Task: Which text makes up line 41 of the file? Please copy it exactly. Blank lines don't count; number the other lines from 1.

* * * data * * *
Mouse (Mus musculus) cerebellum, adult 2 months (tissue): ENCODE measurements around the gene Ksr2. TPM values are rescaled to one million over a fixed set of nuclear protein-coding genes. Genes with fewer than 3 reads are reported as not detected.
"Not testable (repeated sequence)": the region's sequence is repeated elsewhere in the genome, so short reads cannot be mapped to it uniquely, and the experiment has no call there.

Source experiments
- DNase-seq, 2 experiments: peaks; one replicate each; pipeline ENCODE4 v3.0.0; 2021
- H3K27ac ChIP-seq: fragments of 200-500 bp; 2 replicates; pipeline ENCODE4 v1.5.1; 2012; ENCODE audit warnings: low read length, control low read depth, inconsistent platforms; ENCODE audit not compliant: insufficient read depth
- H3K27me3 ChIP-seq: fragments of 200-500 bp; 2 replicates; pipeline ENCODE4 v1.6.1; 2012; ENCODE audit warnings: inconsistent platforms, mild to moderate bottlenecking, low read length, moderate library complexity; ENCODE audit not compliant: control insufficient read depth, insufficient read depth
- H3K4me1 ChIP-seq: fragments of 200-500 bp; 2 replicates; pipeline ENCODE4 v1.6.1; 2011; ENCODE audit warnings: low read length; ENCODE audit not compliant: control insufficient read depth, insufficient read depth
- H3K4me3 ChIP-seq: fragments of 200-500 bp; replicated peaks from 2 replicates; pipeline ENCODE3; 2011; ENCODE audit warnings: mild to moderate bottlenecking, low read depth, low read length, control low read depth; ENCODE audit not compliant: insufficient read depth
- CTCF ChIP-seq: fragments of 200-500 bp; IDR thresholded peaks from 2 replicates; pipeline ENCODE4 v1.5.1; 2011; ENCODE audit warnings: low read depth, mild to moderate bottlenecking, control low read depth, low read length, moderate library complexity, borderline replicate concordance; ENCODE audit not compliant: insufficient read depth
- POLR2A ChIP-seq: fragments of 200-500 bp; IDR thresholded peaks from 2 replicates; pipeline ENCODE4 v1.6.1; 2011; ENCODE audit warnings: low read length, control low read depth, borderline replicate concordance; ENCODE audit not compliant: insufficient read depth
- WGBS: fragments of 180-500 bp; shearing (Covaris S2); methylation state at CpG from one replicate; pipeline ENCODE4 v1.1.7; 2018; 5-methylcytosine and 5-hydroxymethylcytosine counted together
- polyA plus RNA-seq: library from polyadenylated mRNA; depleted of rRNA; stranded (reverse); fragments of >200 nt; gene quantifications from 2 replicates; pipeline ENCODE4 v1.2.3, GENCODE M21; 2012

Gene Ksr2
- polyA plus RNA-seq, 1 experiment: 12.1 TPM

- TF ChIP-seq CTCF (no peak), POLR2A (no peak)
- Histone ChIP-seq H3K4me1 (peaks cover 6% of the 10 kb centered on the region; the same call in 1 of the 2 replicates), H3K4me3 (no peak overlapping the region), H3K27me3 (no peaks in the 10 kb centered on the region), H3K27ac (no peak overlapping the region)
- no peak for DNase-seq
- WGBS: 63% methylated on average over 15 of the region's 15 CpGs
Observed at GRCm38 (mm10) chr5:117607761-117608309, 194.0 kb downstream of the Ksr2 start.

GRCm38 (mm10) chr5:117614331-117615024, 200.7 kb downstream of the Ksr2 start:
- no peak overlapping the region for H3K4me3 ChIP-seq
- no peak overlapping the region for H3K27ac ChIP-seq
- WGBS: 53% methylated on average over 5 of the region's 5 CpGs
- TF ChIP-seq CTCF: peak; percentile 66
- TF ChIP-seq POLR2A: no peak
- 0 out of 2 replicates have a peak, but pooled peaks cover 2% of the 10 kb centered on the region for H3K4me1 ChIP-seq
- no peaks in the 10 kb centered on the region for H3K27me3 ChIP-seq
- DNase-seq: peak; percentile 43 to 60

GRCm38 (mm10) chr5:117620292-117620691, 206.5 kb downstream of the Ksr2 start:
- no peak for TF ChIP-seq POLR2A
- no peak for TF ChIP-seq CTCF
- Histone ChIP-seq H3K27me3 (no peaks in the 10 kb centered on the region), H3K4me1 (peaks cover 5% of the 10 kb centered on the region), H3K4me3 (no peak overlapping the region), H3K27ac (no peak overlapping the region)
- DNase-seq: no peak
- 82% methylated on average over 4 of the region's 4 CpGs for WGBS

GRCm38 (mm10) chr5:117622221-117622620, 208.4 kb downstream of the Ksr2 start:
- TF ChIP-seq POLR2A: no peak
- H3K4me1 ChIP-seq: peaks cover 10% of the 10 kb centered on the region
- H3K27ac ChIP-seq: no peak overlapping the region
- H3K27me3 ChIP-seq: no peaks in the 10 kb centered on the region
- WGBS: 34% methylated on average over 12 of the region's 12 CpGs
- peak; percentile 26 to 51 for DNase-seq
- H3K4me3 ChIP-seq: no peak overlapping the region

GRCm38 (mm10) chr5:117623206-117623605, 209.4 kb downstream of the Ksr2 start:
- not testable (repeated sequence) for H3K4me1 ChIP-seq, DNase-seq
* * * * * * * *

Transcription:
- peak; percentile 26 to 51 for DNase-seq